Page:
A tiny country that would be on few bucket lists of places to visit, the Sultanate of Brunei is worth having a peek at if you happen to be on the island of Borneo. The lack of tourism can be attributed to certain factors, such as its remoteness and perception that there is nothing for a tourist to do, which is far from the truth as it has 160km of beautiful sandy beaches, stunning waterfalls, dense forests, and fascinating culture. Maybe it's the fact that the Sultan has the last say on everything in the country with a legal system built upon both English and Islamic Sharia law handing out harsh punishments for offenders, locals and tourists alike.

The bad news for many tourists is that Brunei is considered to be a 'dry' country—who goes on holidays and doesn't want to indulge in an alcoholic drink or two at some point during the day or night? This is where it's blurred, as tourists are allowed an alcohol allowance to bring into the country upon arrival for 'private' consumption; at some hotels and restaurants, tourists are able to consume alcohol in discretionary mode—translating to the bottle is hidden under the table, or at restaurants it may be served in a teacup as 'special tea'! Be careful where you light up a cigarette in public, as smoking is banned in most spaces, and be aware that there are plenty of places where taking a photograph is not allowed.

Brunei's absolute Monarch, Sultan Hassanai Bolkiah, is the longest reigning monarch in the world and one of the richest, due to Brunei's wealth in oil and gas reserves. His palace, which is also used as the seat for the government, is the largest residential palace in the world; 1,788 rooms, a garage that can hold 110 cars, 5 swimming pools, air-conditioned stables for his ponies and much more, taking in a massive 2,152,782 square feet regally sitting on the hilly banks of the Brunei River in a majestic leafy garden sprawl southwest of the capital, Bandar Seri Begawan. It's possible to gawk at the palace and fill your head with whimsical what-ifs when it’s open to the public during the 3 days of Hari Raya Aidil Fitri festivities held at the end of Ramadan. Any other time of the year, you must contend yourself with a cruise-by in a water taxi.

Brunei may be a utopia for the locals (approximately 500,000 souls) as the rich government subsidizes the country's socialist society by paying for most living expenses (healthcare, education, housing, and cars). The country has Malay origins and a heritage built upon Islamic beliefs. One of the few absolute monarchies left in the world, Brunei is second only to Singapore regarding wealth in Southeast Asia. It's possible to gawk at a monument to celebrate the billionth barrel of oil from the Seria oilfield in testament to this fact.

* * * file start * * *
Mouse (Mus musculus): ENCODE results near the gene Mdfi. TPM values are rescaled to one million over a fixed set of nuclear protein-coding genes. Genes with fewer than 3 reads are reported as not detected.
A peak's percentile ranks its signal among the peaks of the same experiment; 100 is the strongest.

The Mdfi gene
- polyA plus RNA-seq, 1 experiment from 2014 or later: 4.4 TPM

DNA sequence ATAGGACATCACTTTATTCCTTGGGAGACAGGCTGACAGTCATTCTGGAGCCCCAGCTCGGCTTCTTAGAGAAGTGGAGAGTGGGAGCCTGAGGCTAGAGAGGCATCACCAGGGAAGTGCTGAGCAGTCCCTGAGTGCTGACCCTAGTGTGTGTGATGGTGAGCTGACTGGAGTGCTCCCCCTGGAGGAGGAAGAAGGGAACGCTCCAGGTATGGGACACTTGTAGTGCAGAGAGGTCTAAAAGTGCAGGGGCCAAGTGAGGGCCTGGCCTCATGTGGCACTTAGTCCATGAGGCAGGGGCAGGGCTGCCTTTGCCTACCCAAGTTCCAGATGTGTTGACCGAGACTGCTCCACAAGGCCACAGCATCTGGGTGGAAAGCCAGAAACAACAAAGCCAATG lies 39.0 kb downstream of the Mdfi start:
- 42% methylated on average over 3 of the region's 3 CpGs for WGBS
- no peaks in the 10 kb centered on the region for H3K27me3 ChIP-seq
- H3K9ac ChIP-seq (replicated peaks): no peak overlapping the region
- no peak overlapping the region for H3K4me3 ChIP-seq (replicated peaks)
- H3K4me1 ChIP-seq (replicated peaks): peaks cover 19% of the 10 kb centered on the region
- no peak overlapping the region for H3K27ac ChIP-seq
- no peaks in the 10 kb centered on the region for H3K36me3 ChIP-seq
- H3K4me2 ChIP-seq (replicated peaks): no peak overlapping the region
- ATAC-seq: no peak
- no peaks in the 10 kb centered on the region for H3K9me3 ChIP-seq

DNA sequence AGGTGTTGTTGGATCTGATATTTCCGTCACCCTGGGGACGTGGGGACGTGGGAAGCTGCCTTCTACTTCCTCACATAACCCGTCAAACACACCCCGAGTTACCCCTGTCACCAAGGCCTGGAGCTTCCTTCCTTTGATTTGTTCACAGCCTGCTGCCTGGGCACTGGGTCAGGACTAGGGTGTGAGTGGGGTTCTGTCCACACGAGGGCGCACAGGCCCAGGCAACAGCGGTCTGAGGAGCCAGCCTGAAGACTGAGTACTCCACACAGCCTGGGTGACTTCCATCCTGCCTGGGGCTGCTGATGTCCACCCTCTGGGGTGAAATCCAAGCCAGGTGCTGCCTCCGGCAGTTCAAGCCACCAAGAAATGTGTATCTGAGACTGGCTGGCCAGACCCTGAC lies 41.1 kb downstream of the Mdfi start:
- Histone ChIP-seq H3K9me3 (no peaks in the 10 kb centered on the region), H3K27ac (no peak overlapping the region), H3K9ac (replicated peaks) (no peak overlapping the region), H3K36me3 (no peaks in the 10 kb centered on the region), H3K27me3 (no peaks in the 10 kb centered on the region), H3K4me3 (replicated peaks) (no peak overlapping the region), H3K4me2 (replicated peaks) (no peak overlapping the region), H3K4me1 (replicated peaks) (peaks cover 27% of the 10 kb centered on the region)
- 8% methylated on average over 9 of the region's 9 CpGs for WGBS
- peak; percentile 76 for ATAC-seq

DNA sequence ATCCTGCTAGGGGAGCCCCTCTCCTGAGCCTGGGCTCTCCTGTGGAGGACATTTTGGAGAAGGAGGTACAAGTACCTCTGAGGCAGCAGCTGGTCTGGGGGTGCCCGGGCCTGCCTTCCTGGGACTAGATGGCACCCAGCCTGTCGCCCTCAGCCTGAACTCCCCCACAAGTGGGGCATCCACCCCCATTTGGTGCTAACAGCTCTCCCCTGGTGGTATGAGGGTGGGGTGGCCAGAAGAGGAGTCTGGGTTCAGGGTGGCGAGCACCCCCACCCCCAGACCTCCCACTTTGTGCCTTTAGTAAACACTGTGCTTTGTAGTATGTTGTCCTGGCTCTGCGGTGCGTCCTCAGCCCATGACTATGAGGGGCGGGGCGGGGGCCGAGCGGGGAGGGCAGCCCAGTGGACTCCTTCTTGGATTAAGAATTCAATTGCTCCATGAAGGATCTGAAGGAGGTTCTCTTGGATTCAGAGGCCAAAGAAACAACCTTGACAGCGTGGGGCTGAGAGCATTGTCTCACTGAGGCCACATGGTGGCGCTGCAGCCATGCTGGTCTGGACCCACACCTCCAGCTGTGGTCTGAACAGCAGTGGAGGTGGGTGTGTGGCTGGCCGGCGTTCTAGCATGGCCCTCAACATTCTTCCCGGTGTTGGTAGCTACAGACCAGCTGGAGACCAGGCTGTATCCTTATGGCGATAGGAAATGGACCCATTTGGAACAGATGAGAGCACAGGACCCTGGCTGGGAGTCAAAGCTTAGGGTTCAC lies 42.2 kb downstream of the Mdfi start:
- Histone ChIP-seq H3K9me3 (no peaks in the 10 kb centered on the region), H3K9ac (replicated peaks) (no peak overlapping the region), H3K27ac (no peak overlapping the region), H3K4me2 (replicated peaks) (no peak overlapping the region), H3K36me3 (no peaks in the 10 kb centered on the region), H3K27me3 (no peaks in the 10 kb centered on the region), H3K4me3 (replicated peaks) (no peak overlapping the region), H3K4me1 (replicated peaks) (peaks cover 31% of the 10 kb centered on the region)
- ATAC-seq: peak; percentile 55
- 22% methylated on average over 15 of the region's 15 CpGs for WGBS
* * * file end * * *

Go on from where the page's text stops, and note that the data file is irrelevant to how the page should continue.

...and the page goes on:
A Glance at Brunei Darussalam - The Wise Traveller - Mosque

While outrageous wealth is on display with the palace and ostentatious mosques, especially the mosque of Omar Ali Saifuddin or the Jame Asr Hassanil Bolkiah Mosque in Kampong Kiaron, there's another side to the city where its citizens live in traditional houses built in overwater villages, despite the government's benevolence. This eclectic urban living can be found at the historical overwater stilted village of Kampong Ayer, where there are over 30km of footbridges connecting village houses, shops, restaurants, schools, and Mosques; it's a maze of humanity where boats are the prime way of getting around.

Tasek Merimbun Heritage Park is where you can meander around the largest lake in Brunei, and right in the middle of the city is a natural waterfall complete with an exhibition hall showing off the fauna and flora of a country that takes conservation very seriously. Brunei's history is on display at the Muzium Brunei, where there is a gilded Holy Quran. Visit the Royal Regalia Museum to gain further insights, or for art lovers, there is the Galeri Seni to meander around. If laughter and fun are on the agenda, Jerudong Park is the largest amusement park in Southeast Asia. If shopping is more your thing on holidays, local handicrafts and stunning silverware can be found at Pusat Latiham Kesenian dan Pertukangan, where one of the local restaurants will give you the opportunity to people-watch while eating Brunei's national dish of 'ambuyat’—not to everyone’s taste, it’s a glutinous mass of the pith from the sago tree mashed up with water and spices.

In keeping with its conservation ethos, in 2013, Brunei was the first Asian country to totally ban shark finning—no shark species can be caught in the country's waters, and the trade of shark products was criminalized. The country has preserved 70% of its rainforests that are home to threatened species: the Sunda clouded leopard, hornbills, saltwater crocodiles and proboscis monkeys, to name a few. You can get up close and personal with the show-off antics of naughty monkeys or slowly make your way over a suspension bridge 50mt high in the magical forest canopy of the Ulu Temburong National Park, where the winged dancing of butterflies will take your breath away. Chasing waterfalls may involve taking a longboat ride and a short trek through the jungle—but it's well worth it. There are organized tours available. The Sungai Apan has 4-tiers of pristine gushing water with panoramic views over a rainforest, the Obbd Waterfall plunges into a clear swimming hole, and the Wasai Teraja waterfall has a fairy garden of orchards. The Wong Kadir Waterfalls sit in Brunei's most biodiverse enclave that's home to the slow loris, the Bornean Gibbon, and more than 200 different species of spiders and butterflies.

Brunei is so much more than an add-on to a traveler’s itinerary.

Gail Palethorpe, a self proclaimed Australian gypsy, is a freelance writer, photographer and eternal traveller. Check out her website Gail Palethorpe Photography and her Shutterstock profile.